Instead of restricting calories or portions, you’ll find our clean eating meal plan recommends changing the proportion of the dinner plate to emphasize unrefined plant-based whole foods and deemphasize animal foods. In a “Clean Cuisine” recipe, foods such as meat and chicken are used more as condiments and flavor-enhancers rather than taking center stage at the dinner plate. And we incorporate a LOT of fruit and vegetables. For example, in our Clean Cuisine Cookbook, every single recipe sneaks in a fruit, vegetable or superfood. These subtle changes to our clean eating recipes and meals do not change the flavor or the enjoyment you’ll get from your meal, but they radically enhance the nutritional profile and help reduce inflammation.
One thing that really sets Clean Cuisine apart from other clean eating diet programs is our understanding of the that fact the only way people are going to get the results they are seeking from changing their diet is if they make a lifetime commitment. Doing a 60 day “cleanse” or detox program and then reverting right back to your old eating habits is not going to give you long-term results. However, a lifetime of clean eating can be daunting if it is overly restrictive or if the food doesn’t actually taste good. And that’s where Clean Cuisine is very different from other “clean eating” programs.
Our primary goal is life-enhancement; we want to enjoy our life maximally in every way possible.
Clean Cuisine is all about eating the absolute best-tasting and most flavorful food. Furthermore, we are strict when and where it counts most and lenient where it doesn’t matter so much. Our approach to clean eating is balanced and we promise eating this way will not decrease the pleasure in your life. And eating Clean Cuisine does not mean adopting a radical way of eating either. In fact, we are not convinced that radical diets are optimal for health either.
For example, we do borrow many cooking techniques and nutrition recommendations from vegan and raw food experts and we enjoy an abundance of vegan and raw food meals in our own diets, but as mentioned above, we are not vegan. The primary reason we are not vegan is that if you dig deep into the nutrition research you realize that people who eat primarily vegan “whole foods” diets but also include a bit of fish, eggs and lean meats are every bit as healthy—if not more so—though those who follow a pure vegan diet. Additionally, we absolutely cannot find any scientific support for eliminating omega-3 rich fish from your diet either. Instead, what the medical research shows is that while it is true vegetarians have fewer heart attacks, less incidence of cancer, less obesity, lower body weights, less high blood pressure, and longer life spans in general, individuals who are not super strict at avoiding animal foods enjoy equally impressive health benefits across the board as long as the bulk of their calories come from whole plant foods with an abundance of fruits and vegetables. In other words, the less radical approach to clean eating seems to not only be the easiest and tastiest approach, but is potentially the healthiest as well.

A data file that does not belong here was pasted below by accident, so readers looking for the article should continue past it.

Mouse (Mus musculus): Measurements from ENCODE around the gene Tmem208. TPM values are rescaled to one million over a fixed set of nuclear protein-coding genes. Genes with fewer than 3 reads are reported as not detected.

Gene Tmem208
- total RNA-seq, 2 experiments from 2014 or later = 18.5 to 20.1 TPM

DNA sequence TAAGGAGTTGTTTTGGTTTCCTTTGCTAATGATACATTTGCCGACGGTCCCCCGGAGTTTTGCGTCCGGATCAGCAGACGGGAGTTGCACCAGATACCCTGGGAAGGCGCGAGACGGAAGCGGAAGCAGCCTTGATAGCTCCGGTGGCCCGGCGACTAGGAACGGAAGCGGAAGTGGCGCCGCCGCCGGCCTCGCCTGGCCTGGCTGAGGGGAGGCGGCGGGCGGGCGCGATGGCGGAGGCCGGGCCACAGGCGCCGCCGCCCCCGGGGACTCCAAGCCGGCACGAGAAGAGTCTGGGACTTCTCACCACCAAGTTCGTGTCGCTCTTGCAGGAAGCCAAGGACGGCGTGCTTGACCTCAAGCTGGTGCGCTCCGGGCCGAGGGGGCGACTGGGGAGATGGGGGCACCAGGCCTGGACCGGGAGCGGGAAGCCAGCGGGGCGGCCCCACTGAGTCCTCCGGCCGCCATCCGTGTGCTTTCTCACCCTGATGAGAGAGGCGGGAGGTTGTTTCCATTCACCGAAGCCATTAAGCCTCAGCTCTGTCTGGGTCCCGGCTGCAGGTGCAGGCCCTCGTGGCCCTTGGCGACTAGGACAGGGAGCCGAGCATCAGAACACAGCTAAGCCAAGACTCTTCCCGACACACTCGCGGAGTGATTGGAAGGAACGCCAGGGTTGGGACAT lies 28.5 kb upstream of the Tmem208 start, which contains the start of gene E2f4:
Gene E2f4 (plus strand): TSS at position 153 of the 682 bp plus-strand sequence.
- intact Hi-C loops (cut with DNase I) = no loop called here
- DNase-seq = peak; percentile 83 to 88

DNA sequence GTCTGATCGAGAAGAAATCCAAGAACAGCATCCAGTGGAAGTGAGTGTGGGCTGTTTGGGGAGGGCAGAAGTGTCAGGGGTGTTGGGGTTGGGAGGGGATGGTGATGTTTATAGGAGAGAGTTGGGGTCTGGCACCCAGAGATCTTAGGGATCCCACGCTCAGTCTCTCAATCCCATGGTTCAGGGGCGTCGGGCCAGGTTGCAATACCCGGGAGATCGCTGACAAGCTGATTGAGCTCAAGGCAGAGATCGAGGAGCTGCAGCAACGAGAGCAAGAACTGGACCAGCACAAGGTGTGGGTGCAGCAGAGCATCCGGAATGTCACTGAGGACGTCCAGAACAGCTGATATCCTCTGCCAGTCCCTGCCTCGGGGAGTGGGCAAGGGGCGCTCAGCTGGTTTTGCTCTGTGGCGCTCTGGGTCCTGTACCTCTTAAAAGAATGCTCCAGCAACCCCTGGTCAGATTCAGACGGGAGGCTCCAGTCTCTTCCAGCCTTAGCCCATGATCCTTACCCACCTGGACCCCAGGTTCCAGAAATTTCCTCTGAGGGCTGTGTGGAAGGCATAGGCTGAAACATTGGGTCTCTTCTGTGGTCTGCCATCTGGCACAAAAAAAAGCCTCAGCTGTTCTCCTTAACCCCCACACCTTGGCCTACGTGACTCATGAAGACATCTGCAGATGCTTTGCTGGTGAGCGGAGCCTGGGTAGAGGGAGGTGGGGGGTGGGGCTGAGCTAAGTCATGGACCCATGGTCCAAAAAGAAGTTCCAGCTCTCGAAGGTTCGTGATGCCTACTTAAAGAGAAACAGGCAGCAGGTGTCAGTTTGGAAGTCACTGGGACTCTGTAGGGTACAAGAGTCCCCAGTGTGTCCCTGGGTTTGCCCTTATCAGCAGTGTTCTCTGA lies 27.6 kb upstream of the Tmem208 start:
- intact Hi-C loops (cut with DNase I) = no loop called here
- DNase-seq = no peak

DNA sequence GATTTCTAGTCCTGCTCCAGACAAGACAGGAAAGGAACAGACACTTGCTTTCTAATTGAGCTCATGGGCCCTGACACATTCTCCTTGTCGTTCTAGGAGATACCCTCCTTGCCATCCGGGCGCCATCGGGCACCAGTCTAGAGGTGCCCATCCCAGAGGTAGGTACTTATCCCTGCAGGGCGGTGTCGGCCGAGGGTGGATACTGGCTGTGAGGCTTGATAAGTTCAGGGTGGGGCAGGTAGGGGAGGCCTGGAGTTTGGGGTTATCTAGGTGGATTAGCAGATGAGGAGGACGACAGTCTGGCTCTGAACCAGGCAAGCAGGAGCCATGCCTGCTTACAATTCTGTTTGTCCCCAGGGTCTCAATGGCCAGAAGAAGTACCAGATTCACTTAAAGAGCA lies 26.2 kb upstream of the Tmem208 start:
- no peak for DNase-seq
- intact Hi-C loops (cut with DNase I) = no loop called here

In short, Clean Cuisine bridges the gap between what we should eat, what tastes good, what is best for our bodies and what is actually doable in the real world. We encourage a sustainable way of eating that is in sync with the needs of our bodies and the environment.
Here’s a little acronym that simplifies our Clean Cuisine philosophy:
In addition to reducing inflammation, Clean Cuisine is also all about boosting nutrition and eating nutrient-dense foods. To understand the concept of nutrient density, it is important to understand the difference between macronutrients and micronutrients.
Macronutrients are the calorie-containing substances that give us energy: carbohydrates, fats and proteins. The Nutrition Facts labels you see on food products make it appear as though all carbohydrates, fats and proteins are equal. This is not the case.
There are good, healthful unrefined sources of carbohydrates, fats and proteins and then there are bad, unhealthful and highly processed sources too. Whole grains, fruits, and vegetables are excellent sources of carbohydrates and should absolutely be an integral part of any clean eating meal plan. High fructose corn syrup, enriched or all-purpose flour and white rice are all examples of nutrient-poor, pro-inflammatory carbohydrates. Just because an apple might have the same number of calories as a slice of white bread does NOT make the two nutritionally equivalent! Raw nuts, flaxseeds and avocados are all good, anti-inflammatory and nutrient-dense sources of fat and should also be included in clean eating recipes and meal plans. On the other hand, vegetable oil, margarine and vegetable shortening are all nutrient poor and pro-inflammatory fats and should be avoided. When it comes to protein, foods like fish, nuts, seeds, beans and “whole” soy (such as tempeh or edamame beans) are nutrient-dense. Isolated soy protein, hot dogs, milk and cheese are all nutrient-poor and pro-inflammatory sources of protein. In short, the best sources of macronutrients are unrefined whole foods, primarily (but not exclusively), from plants.